And recent research brings us new understanding of just what these serious emotional disabilities are; what causes them, how prevalent they are, and how studying them helps us to draw the connections between psyche and society.
Join host/producer Jari Chevalier as she talks with experts Dr. Nina W. Brown, Dr. Linda Martinez-Lewi, social worker Lisa Charlebois, Dr. Philip Zimbardo, Gabor Maté, MD, Dr. Sandy Hotchkiss, Dr. Scott Baum, and Dr, Martha Stout. Narration includes in-depth research and synthesis of the work of these and many other researchers and healers.
Learn just how and why narcissists and sociopaths might be a bigger part of your life than you imagine. We focus on the many factors of unreality inherent in these personality structures and how they spin unreality into the world.
February 28th, 2011
There is tremendous hypocrisy among people who claim they want fundamental change. If able people who consider themselves progressive would use the time they currently spend on complaining or entertaining themselves or drinking or smoking pot and doing other drugs; if they would work diligently to get themselves healthy in body and mind; if they would refuse all but simple, wholesome, unprocessed foods they cook at home; if they exercised hard; and if they would have nothing to do with banks and investment firms, which are the very torsos of the behemoths they claim to abhor; we’d be off to a pretty good start.
If people who claim they want fundamental change would clear the smoke and mirrors of their own minds and lives and look reality squarely in the eye, would stop buying products that come in packages, which are hyped through advertising (you’re paying for that hype!), would put all their TVs into their cars and drive their cars to their nearest state house or public square, lock them up and walk away, never to return for them; we’d be getting somewhere.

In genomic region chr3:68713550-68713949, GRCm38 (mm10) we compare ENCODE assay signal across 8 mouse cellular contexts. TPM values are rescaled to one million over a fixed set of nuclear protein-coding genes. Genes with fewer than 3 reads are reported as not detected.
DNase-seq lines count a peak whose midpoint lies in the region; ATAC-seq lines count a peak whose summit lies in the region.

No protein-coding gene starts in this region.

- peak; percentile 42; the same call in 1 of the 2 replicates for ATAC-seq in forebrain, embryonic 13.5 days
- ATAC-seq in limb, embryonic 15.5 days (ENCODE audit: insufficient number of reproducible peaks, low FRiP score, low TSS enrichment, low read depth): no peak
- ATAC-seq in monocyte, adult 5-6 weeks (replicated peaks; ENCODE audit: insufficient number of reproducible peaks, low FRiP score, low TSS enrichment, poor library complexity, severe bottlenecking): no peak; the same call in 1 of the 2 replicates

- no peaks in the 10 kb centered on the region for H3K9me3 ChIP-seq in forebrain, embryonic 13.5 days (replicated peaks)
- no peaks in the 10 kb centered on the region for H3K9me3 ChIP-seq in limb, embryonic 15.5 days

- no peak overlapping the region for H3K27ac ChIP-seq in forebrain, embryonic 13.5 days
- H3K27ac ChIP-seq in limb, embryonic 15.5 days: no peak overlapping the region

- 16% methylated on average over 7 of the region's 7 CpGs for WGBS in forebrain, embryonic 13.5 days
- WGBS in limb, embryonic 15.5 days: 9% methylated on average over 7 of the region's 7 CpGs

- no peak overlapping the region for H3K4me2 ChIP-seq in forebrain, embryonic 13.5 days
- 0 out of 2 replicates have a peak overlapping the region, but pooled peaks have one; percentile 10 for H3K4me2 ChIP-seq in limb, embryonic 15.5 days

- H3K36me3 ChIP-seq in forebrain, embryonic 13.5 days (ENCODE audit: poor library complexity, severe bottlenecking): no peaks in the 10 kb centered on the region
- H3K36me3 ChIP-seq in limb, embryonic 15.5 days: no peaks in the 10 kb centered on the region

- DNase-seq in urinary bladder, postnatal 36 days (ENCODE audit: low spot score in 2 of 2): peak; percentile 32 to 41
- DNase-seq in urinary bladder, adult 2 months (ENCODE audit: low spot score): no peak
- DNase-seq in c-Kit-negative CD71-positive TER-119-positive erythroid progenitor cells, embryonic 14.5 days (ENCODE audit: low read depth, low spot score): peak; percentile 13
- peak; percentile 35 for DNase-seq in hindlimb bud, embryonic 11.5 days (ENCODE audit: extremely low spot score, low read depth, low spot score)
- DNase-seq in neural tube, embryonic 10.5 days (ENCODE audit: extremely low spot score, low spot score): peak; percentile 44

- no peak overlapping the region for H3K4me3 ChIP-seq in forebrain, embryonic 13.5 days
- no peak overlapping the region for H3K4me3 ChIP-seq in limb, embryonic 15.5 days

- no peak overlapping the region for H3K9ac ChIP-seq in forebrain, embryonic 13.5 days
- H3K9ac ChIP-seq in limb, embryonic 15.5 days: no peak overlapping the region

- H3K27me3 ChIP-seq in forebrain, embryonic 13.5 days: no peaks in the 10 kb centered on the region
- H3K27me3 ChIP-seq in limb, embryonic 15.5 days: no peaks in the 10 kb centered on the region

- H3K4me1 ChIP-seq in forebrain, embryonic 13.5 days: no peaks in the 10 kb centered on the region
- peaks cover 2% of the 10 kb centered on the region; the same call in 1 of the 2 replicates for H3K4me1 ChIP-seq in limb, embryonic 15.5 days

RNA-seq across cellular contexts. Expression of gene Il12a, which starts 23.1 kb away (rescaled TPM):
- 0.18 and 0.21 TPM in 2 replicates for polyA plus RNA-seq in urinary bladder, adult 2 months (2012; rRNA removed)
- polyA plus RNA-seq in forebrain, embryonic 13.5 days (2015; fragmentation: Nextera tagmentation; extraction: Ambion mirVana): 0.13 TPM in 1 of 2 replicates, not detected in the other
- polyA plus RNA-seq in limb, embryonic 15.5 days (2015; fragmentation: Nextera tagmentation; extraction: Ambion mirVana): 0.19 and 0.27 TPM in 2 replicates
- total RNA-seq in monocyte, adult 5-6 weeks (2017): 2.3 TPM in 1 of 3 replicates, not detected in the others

If people would put the energy they put into raging against the machine into ridding themselves of their bad habits of consumption; for example, consuming ridiculous quantities of sugar, which is poison for the human body . . . and would stop buying the next gadget, stop exposing themselves to advertisements, stop consuming all non-durable, disposable, mass-market items, in fact, stop all their self-destructive activities; we’d see marvelous moves in the right direction. In short, if people would give up their own bullshit, we’d have a very different picture before us.
Look, real progress now requires a healthy integration of intellectual, creative, psychological and spiritual progress, not mechanistic, technological progress, fueled by ignorance, narcissism and greed.